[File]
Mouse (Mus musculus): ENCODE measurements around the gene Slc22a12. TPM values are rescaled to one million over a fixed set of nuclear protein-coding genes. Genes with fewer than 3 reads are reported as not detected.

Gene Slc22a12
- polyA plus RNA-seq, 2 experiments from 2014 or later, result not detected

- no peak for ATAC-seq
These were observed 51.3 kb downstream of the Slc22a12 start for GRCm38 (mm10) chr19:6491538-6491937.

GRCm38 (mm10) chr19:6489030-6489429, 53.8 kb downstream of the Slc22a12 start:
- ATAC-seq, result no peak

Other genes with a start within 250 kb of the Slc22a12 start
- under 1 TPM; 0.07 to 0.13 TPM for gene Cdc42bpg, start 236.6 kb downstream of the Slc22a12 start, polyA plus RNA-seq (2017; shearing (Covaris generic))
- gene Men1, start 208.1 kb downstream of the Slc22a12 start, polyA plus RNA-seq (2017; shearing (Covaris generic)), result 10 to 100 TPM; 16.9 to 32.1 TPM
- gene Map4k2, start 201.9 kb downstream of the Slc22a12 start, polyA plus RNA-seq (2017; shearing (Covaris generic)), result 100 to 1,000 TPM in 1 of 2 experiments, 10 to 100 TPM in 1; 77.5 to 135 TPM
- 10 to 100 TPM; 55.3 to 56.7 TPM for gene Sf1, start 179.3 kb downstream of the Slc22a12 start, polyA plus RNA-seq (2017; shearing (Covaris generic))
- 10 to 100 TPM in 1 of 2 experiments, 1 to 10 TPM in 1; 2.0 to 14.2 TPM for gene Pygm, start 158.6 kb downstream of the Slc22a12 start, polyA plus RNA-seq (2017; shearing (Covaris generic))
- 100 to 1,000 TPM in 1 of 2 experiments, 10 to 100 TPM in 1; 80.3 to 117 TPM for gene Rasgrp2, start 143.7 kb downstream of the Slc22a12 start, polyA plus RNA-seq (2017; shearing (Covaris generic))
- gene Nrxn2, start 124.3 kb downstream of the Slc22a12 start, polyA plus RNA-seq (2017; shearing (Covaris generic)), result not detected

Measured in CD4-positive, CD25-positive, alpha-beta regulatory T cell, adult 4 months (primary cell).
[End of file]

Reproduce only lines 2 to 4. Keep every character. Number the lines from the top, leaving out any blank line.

Gene Slc22a12
- polyA plus RNA-seq, 2 experiments from 2014 or later, result not detected

- no peak for ATAC-seq